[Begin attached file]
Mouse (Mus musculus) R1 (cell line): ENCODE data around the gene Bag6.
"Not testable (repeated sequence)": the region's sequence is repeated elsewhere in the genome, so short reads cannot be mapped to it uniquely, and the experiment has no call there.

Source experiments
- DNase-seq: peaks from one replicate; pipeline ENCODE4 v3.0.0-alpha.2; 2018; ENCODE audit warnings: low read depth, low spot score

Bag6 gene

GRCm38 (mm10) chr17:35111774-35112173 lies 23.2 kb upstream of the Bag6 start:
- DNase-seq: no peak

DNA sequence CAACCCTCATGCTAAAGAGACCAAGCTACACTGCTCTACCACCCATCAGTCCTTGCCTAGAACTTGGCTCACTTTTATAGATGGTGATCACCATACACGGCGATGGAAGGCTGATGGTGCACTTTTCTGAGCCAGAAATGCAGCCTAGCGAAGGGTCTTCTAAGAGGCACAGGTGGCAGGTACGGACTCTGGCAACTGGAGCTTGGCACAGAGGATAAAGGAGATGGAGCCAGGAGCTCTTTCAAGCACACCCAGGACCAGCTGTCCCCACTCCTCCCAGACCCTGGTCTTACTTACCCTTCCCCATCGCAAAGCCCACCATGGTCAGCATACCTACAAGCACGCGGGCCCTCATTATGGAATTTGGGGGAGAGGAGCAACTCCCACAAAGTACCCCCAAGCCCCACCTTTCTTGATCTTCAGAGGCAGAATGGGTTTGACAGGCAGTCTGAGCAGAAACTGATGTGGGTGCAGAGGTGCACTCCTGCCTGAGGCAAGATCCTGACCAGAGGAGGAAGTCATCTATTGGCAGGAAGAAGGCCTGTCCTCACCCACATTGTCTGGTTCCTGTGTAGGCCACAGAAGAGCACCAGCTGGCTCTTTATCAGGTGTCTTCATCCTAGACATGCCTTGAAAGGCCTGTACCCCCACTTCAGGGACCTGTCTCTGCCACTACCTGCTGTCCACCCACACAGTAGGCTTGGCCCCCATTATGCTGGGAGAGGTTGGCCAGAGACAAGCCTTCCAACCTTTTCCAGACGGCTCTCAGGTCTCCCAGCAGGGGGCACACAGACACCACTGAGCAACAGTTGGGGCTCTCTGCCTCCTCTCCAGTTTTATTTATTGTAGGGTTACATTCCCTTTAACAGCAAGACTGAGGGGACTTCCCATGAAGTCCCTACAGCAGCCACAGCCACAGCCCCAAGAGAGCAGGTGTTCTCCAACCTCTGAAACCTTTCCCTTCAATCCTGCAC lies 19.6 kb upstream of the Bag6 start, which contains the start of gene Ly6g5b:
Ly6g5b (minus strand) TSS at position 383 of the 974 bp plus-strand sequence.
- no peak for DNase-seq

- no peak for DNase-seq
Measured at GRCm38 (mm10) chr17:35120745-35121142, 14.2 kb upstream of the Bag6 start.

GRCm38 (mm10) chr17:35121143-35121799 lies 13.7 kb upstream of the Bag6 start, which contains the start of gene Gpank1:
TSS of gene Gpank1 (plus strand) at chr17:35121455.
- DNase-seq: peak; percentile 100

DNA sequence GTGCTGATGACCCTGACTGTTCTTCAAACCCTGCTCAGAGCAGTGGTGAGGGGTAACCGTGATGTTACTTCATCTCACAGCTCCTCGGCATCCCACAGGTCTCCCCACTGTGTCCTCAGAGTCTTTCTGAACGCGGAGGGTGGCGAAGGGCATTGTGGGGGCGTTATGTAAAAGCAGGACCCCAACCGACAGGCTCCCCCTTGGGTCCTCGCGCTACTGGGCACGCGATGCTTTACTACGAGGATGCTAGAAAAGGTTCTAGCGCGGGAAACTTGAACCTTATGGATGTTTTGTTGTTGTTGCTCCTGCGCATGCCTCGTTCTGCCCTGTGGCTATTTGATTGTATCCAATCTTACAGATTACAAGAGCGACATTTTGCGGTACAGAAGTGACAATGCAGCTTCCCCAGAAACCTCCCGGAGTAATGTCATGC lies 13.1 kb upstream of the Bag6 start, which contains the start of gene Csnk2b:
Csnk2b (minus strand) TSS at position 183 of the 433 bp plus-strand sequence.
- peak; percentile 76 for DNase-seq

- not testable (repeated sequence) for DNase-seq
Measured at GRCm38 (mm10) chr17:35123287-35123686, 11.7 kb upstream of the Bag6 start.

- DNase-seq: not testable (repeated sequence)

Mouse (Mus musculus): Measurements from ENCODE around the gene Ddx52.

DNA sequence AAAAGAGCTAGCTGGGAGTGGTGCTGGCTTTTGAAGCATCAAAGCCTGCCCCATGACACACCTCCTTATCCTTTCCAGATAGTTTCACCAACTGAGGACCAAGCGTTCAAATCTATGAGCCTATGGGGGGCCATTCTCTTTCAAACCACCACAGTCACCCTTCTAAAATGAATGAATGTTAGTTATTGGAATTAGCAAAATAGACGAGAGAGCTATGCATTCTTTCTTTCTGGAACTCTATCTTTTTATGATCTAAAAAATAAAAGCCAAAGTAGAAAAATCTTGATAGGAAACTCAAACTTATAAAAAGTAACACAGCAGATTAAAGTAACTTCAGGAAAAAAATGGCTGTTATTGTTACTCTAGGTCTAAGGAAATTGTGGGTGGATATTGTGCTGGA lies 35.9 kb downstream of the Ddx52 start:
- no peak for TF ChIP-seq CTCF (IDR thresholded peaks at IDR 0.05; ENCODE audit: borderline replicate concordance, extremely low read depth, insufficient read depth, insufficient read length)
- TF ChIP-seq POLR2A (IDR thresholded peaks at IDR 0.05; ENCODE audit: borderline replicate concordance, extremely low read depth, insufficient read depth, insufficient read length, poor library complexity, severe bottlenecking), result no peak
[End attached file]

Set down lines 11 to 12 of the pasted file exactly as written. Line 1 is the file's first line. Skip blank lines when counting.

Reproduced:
- no peak for DNase-seq
Measured at GRCm38 (mm10) chr17:35120745-35121142, 14.2 kb upstream of the Bag6 start.